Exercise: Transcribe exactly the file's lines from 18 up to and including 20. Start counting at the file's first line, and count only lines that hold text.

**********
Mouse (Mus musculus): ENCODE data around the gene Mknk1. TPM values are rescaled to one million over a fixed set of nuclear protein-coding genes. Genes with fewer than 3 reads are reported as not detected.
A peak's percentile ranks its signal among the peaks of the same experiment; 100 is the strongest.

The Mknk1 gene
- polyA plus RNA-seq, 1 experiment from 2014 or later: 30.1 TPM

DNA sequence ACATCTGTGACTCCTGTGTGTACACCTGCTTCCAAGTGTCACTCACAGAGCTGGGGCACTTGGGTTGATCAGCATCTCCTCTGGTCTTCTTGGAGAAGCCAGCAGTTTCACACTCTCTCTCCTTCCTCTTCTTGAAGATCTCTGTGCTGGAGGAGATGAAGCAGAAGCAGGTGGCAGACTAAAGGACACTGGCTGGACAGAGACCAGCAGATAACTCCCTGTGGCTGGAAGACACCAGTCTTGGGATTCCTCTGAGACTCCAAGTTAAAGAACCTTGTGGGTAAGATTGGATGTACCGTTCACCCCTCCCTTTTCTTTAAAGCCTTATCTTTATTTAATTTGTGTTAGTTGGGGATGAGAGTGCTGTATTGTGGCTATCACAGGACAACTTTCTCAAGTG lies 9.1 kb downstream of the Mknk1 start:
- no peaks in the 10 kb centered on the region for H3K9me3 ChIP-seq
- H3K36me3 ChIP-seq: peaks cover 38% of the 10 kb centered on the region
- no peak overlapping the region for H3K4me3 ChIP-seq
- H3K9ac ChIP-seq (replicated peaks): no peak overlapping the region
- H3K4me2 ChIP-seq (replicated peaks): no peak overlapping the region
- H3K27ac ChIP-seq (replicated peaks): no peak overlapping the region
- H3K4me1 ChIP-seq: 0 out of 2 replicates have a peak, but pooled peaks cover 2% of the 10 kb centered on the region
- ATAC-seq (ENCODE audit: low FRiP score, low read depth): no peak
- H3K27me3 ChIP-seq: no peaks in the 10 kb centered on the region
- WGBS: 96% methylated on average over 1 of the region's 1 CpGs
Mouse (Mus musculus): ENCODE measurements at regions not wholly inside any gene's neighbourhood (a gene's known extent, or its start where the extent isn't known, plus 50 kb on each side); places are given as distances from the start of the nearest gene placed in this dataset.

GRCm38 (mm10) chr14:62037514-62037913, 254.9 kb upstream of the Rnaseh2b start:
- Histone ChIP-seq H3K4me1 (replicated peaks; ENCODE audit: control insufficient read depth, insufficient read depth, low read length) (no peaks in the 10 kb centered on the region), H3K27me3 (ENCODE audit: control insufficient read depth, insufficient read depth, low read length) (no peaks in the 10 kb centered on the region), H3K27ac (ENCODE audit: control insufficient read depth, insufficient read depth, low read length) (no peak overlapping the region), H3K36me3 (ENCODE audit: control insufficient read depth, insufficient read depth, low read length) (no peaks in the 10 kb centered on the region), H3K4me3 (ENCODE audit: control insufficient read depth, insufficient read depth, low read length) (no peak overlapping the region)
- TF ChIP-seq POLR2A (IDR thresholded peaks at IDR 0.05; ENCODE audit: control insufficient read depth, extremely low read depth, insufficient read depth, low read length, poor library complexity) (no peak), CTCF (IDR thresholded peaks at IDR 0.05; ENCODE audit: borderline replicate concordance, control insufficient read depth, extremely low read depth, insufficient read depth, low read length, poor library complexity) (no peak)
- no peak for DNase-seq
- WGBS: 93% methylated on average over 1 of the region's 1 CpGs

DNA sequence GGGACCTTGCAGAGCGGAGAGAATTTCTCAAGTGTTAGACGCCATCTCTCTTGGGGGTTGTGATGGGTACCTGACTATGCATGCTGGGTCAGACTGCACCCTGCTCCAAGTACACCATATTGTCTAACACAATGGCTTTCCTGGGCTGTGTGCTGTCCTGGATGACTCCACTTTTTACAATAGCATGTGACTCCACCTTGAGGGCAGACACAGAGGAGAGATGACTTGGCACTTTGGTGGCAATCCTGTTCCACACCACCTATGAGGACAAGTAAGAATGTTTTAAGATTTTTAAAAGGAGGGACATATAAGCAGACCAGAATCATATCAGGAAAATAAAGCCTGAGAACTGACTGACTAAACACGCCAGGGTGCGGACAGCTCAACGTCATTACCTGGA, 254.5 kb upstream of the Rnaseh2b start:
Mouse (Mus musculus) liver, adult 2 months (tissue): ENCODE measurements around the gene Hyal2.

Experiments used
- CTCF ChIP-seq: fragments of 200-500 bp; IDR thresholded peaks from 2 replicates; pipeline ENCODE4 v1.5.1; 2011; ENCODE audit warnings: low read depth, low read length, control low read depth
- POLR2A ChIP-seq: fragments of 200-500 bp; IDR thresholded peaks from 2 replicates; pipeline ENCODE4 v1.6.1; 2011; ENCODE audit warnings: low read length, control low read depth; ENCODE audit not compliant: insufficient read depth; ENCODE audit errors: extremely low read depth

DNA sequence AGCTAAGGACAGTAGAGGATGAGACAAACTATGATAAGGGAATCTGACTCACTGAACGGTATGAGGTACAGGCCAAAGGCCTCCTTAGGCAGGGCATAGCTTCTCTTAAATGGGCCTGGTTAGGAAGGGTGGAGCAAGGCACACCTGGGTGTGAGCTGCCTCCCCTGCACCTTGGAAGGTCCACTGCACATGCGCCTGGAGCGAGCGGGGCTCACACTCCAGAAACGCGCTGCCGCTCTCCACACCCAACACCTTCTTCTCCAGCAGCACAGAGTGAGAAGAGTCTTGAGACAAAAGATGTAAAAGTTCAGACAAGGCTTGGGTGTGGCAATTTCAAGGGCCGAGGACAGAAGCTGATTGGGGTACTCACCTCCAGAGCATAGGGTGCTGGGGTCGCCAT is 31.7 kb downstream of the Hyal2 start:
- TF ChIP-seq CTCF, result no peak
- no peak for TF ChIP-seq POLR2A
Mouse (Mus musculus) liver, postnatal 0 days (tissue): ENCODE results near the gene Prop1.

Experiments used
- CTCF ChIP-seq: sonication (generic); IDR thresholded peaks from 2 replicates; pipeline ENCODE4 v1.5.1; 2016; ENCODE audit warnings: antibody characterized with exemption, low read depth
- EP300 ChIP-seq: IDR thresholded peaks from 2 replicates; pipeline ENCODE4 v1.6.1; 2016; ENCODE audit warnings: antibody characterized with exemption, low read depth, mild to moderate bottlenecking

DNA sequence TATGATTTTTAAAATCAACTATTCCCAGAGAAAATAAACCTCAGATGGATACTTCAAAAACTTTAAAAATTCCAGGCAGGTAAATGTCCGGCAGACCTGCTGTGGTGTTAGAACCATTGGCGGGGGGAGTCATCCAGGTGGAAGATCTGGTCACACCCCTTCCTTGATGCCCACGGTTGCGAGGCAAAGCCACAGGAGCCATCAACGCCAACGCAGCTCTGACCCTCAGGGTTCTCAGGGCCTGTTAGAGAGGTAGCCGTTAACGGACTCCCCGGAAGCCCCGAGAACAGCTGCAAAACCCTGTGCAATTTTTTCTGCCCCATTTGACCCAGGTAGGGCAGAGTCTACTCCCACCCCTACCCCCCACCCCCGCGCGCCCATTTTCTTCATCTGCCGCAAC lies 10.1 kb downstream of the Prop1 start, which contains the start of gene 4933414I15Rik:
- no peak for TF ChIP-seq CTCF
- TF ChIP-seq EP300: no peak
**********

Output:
- Histone ChIP-seq H3K4me1 (replicated peaks; ENCODE audit: control insufficient read depth, insufficient read depth, low read length) (no peaks in the 10 kb centered on the region), H3K27me3 (ENCODE audit: control insufficient read depth, insufficient read depth, low read length) (no peaks in the 10 kb centered on the region), H3K27ac (ENCODE audit: control insufficient read depth, insufficient read depth, low read length) (no peak overlapping the region), H3K36me3 (ENCODE audit: control insufficient read depth, insufficient read depth, low read length) (no peaks in the 10 kb centered on the region), H3K4me3 (ENCODE audit: control insufficient read depth, insufficient read depth, low read length) (no peak overlapping the region)
- TF ChIP-seq POLR2A (IDR thresholded peaks at IDR 0.05; ENCODE audit: control insufficient read depth, extremely low read depth, insufficient read depth, low read length, poor library complexity) (no peak), CTCF (IDR thresholded peaks at IDR 0.05; ENCODE audit: borderline replicate concordance, control insufficient read depth, extremely low read depth, insufficient read depth, low read length, poor library complexity) (no peak)
- no peak for DNase-seq